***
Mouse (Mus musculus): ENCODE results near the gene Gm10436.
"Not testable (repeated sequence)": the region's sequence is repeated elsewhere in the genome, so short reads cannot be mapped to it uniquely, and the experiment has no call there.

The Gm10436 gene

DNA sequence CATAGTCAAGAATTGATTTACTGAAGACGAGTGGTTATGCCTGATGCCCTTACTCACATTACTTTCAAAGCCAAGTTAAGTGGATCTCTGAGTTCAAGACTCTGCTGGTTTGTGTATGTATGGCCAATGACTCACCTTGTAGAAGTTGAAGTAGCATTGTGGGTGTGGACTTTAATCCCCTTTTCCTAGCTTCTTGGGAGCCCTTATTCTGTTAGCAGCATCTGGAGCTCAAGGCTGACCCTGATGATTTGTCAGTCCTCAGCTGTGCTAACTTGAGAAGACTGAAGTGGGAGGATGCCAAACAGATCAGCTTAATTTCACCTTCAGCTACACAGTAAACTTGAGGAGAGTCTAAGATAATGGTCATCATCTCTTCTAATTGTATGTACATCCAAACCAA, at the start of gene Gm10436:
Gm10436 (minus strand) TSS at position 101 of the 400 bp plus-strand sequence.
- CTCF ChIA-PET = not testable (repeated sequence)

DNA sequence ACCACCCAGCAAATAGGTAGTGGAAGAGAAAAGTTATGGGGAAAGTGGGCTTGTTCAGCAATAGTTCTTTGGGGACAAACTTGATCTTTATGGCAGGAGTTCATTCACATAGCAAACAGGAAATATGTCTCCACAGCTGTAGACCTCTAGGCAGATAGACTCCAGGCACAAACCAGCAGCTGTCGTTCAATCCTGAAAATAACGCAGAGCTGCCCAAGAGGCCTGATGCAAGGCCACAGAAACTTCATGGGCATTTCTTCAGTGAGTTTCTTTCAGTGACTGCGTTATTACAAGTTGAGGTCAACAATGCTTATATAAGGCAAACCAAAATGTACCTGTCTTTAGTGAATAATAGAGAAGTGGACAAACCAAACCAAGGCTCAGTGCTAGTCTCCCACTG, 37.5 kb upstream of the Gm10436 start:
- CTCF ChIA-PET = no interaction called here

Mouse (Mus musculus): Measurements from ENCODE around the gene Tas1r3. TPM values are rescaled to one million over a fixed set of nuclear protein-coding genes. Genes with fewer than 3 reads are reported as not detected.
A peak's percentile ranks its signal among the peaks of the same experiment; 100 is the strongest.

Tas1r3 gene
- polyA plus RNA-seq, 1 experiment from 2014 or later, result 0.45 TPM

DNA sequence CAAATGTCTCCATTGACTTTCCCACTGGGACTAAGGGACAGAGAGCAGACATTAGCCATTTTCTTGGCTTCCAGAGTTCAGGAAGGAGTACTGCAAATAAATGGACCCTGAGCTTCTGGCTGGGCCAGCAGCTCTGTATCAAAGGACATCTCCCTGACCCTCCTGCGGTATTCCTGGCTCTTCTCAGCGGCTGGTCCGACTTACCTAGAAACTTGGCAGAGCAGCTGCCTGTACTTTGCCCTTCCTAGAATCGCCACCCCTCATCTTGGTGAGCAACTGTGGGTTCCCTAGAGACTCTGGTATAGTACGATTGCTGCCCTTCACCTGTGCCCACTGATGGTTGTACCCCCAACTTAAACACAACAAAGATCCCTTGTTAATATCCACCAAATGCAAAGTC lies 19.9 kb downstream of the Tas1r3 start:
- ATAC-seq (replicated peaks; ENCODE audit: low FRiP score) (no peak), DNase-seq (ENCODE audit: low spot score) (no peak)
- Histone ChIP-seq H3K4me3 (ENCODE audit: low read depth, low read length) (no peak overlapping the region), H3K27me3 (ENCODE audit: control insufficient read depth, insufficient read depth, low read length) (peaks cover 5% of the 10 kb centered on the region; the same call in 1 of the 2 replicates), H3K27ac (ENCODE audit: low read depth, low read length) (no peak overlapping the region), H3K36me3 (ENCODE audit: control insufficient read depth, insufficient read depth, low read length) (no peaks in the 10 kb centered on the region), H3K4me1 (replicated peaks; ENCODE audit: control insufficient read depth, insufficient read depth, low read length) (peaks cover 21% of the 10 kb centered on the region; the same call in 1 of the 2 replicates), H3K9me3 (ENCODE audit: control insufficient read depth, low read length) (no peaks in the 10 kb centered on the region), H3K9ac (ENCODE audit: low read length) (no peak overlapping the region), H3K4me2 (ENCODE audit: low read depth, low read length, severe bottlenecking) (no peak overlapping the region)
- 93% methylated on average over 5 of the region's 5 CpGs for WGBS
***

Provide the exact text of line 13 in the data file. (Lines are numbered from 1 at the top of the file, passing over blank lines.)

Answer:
DNA sequence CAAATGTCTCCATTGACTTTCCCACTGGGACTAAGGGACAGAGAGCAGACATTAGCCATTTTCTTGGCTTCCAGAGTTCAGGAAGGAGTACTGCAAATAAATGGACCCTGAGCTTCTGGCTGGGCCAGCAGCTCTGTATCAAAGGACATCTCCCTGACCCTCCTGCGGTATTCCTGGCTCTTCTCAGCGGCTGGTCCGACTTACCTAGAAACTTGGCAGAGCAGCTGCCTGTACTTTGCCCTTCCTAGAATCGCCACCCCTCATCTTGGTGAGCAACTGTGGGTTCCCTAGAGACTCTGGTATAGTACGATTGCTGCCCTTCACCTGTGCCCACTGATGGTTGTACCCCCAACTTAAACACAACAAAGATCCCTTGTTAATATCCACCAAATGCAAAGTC lies 19.9 kb downstream of the Tas1r3 start: